However, these are minor problems that can be mitigated through careful design of acousto-optic crystals. Particularly important is matching resonator size and shape with that of the crystal in order to minimize losses and maximize diffraction efficiency, along with selecting materials and orientation that fulfill these criteria.

Acoustic Waves

Interaction between an acoustic wave and a Bragg cell can occur in one of two distinct ways. One approach sees longitudinal acoustic waves traveling along the plane (001) of the crystal; this form of acousto-optic interaction is also known as isotropic. Here, both waves and incident laser beam experience identical refractive index values for maximum performance with low power dissipation.

A second acousto-optic mode occurs when shear acoustic waves are excited at nonzero angles to the crystal plane, leading to different refractive indices for them and incident laser beam. As a result, shear acoustic waves shift relative to each other by an integer multiple of their frequency relative to incident laser beam; this phenomenon is known as Raman-Nath diffraction; it typically takes place when angles between incident laser beam and shear acoustic waves do not match those associated with Bragg angles.

Acoustic-optic devices tend to be more effective when shear acoustic waves occur in isotropic mode due to their slower velocity resulting in reduced energy dissipation.

An integrated acousto-optic Bragg cell consists of an optical waveguide 41 attached to an optically birefringent crystal substrate 42 such as lithium niobate, as well as a phased array 43 of interdigital piezoelectric transducers deposited on its surface. All individual transducer elements in this array are linked together via phase delays of various lengths to produce spatially periodic output waves with an acoustic wavevector called “ka”.

This acoustic wave interacts with laser light through a periodical acousto-optic grating. More specifically, all transducer outputs interact constructively to form an acoustic field with an inclined phase grating as a result of combined phase shifts from all transducers’ outputs; this phase grating fulfills Bragg conditions and achieves very high efficiency and large time aperture.


Piezoelectric transducers generate the acoustic waves in a cavity by converting electrical energy to mechanical energy that then leads to shear acoustic modes with frequencies typically in the range of 0.1-50MHz depending on their geometry and crystal thickness.

Transducer geometry also impacts the frequency characteristics of an acousto-optic interaction. A nonsectioned transducer only exhibits limited angles at which acousto-optic interactions take place; however, antiphase excitation between adjacent sections may help increase this number for given incident angles.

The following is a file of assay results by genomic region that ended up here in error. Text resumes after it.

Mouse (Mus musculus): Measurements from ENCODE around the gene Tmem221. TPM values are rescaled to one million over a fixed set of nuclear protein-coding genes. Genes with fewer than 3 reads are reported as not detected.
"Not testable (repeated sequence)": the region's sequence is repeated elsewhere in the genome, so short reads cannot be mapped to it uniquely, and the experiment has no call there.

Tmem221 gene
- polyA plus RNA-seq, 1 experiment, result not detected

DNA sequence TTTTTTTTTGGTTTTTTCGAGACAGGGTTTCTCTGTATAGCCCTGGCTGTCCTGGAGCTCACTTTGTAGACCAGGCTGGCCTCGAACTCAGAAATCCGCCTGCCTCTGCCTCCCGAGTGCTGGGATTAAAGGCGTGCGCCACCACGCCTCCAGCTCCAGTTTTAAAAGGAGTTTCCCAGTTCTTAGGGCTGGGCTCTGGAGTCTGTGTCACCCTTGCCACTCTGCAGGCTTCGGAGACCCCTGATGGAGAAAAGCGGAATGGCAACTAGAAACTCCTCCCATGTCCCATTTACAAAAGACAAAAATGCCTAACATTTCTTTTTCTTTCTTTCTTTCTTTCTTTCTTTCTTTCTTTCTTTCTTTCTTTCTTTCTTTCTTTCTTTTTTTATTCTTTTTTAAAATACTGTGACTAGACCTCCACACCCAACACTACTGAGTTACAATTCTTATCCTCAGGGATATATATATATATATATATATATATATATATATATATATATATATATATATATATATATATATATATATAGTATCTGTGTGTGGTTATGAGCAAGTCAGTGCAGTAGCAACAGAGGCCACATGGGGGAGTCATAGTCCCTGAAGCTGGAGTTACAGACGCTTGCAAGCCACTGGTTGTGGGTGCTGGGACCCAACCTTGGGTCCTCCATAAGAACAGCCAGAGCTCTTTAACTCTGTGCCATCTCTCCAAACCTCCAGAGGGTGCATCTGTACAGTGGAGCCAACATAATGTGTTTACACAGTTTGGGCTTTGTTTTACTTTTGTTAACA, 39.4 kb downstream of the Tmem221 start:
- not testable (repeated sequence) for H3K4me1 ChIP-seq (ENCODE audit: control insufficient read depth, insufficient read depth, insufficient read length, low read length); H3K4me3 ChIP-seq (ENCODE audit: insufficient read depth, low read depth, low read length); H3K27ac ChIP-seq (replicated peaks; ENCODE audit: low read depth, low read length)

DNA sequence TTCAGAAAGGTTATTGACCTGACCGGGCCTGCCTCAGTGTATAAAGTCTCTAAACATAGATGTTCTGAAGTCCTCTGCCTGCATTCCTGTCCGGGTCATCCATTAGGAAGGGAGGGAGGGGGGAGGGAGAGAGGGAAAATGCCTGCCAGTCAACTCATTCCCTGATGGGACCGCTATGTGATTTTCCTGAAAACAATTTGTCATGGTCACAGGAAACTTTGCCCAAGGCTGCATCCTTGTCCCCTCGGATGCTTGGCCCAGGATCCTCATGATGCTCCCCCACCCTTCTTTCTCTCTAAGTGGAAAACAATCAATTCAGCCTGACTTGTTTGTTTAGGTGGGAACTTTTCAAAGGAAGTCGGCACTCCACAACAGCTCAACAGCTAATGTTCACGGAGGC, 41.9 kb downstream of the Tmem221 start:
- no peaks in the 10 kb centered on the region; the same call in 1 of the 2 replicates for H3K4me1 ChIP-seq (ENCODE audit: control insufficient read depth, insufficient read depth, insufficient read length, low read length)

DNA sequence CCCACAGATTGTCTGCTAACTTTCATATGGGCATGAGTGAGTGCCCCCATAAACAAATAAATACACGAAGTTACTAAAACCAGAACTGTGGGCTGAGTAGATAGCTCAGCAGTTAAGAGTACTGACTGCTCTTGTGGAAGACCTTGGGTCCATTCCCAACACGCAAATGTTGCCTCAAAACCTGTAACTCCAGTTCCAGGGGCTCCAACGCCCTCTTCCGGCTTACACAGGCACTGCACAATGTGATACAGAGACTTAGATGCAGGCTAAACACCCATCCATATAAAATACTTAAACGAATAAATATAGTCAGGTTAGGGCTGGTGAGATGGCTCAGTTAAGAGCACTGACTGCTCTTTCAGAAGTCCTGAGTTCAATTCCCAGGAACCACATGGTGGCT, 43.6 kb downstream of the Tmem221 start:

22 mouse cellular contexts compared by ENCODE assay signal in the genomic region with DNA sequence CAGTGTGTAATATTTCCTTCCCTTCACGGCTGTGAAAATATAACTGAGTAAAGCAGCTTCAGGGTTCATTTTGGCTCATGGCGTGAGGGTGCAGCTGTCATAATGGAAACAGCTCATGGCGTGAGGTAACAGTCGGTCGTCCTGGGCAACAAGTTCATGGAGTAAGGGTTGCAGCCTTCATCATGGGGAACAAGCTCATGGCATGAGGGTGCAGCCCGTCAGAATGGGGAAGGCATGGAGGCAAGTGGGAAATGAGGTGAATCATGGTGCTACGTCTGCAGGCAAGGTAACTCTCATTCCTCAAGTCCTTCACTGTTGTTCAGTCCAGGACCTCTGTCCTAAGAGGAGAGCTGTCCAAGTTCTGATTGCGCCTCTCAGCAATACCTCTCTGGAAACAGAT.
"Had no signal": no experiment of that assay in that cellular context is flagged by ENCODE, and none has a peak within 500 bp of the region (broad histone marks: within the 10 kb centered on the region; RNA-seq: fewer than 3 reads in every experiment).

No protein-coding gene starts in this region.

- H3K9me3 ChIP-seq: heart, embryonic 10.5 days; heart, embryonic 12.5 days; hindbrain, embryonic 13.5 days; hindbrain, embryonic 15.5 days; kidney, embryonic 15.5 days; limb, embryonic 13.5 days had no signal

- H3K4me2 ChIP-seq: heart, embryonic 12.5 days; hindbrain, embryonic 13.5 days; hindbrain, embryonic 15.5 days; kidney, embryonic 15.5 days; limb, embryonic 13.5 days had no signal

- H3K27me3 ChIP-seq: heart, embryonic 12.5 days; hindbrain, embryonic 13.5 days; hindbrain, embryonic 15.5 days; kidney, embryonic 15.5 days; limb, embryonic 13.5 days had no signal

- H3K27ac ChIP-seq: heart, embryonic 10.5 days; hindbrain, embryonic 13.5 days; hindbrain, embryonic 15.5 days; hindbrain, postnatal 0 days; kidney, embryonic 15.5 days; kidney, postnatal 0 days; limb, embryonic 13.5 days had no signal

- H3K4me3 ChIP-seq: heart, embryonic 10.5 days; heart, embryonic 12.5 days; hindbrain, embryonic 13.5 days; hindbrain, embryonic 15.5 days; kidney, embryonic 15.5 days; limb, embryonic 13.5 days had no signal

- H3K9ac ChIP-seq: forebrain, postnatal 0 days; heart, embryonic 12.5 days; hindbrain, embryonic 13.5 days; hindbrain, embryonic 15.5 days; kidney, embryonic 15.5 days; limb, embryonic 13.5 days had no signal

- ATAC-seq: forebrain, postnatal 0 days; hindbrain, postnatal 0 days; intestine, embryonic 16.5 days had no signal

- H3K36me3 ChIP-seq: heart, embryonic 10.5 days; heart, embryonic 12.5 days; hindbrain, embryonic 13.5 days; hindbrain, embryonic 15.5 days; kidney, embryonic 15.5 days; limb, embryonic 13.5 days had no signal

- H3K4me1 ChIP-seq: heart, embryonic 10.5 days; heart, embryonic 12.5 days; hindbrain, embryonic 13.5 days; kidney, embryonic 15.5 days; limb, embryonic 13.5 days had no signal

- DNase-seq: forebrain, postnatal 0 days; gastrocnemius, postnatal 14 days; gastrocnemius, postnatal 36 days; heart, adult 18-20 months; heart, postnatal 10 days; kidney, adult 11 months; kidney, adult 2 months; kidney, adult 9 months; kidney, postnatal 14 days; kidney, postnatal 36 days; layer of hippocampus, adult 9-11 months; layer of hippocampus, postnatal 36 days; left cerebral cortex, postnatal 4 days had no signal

An excitation point for shear modes in paratellurite (TeO2) Bragg cells is at an intersection between 9deg to the crystal plane and optical waveguide plane, where nine antiphase sections form an array that produces spatially periodic wavefields with frequency characteristics that depend on where their intersection occurs with diffraction orders, as well as angular characteristics governed by interconnected sections.

FIG. 5 depicts a preferred configuration for a multi-resolution acousto-optic (AO) Bragg cell. This arrangement includes an acoustic medium 31 and planar acoustic phased array 32 with multiple transducer elements 33 mounted closely against it on one surface 34; these transducers release an acoustic wave 35 along their wavevector ka.

Acoustical phased arrays are typically configured so that individual acoustic wave vectors of transducer element groups and of the array’s vector kb are closely aligned. This ensures that an acoustic wavevector of order m is tangent to its locus in an acoustically porous medium and parallel with any diffracted light ray, and also ensures the alignment between an array’s locus (kc) and that of an ordered diffracted light beam.

At its heart is a wide spectrum of incident angles for which acoustic mode interaction with diffraction order occurs, providing a large modulation bandwidth with many resolvable spots at particular incident angles depending on frequency of the RF signal that must meet input acoustic group velocity constraints as well as time aperture limitations caused by walkoff acoustic walkoff.